Wastewater from the grit chambers flows to the sedimentation tanks, where heavier solids are given time to settle to the bottom.  Referred to as sludge, these solids are mechanically pumped to sludge digesters for processing.  Oils and fats found floating on the surface are skimmed off and pumped to the digesters.  By now, almost 60% of the settleable matter has been removed and the water continues on for further treatment.

3. Trickling Filtration


Water from the primary sedimentation tank is pumped to the top of tanks called trickling filters.  Water flows down and over thin sheets of plastic media covered with a natural growth of bacteria, protozoa and fungi.  This biological growth absorbs the pollutants as nutrients or food as the water passes over the surface.  The remaining organic solids are dealt with in the following process.

4. Solids Contact

5. Secondary Sedimentation

Both wastewater and solids flow to the secondary sedimentation tanks.  Given time, the solids form, settle to the bottom, and are removed back to the aeration basins, with some wasted to the digesters.  By now the water is 95% free of all pollutants.

6. Disinfection

7. Post Aeration

Disinfected effluent passes to the post aeration tanks where dissolved oxygen is diffused into the flow prior to discharge to Mill Creek.  The additional dissolved oxygen assists the receiving stream to rapidly assimilate the treated waste flow.

8. Recycled Wastewater

With the growth in the Salt Lake Valley, water is becoming more scarce.  Droughts have shown that new sources of water are needed along with conservation.  Water from the plant can receive additional treatment which would make treated water available for safe use on lawns and other outside spray irrigation purposes.  Sand filters and micro-filtration are methods used to prepare the water for recycling.  Central Valley uses three sand filters to treat the water for use on a golf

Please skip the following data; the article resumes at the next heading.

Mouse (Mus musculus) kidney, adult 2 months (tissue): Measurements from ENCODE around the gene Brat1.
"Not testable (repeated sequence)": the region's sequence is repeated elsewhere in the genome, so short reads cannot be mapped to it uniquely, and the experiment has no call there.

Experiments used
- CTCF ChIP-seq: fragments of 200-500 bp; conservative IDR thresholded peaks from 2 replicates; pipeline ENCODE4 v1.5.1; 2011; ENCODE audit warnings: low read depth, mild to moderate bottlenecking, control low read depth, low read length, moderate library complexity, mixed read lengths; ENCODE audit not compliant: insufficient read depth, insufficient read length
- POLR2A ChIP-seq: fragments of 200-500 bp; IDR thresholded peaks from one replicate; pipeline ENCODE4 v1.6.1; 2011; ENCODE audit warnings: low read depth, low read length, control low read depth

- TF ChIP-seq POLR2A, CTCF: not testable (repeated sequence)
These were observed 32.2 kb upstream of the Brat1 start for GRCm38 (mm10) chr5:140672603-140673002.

9. Sludge Processing

Sludge from the primary sedimentation tanks and thickened sludge from the secondary sedimentation tanks are mixed together.  The mixture is strain-pressed to remove inert solids with the remaining bio-solids pumped to the anearobic digesters.

10. Anaerobic Solids Digestion

In the anaerobic (airless) digesters, bacteria reduce the volatile solids making them into a more stabilized material to be used for soil amendments.  Other products of the digestive process are water, which is returned to the head of the plant for reprocessing, and methane gas, which is used for electrical energy production and heat recovery.

11. Energy Recovery

Central Valley recovers the methane gas, a low heat value gas, in the anaerobic solids digestion process and mixes it with natural gas.  Enginators, using this gas mixture, produce approximately 70% of the electrical power needs of the entire plant.  Waste heat from the enginators is used for cooling and heating the plant buildings.

12. Solids Dewatering

Sludge leaving the digester process is 97% water.  Organic polymers are added to the sludge to help separate the water from the solid material.  Belt filter presses exert high pressure on that material and force the release of water, creating a cake-like substance.

13. Sludge Disposal

Now light weight and compact from the pressure of the belt filter presses, the sludge is trucked out to farm lands for agricultural land application.  A portion is composted and made available to residents to use on their lawns and gardens.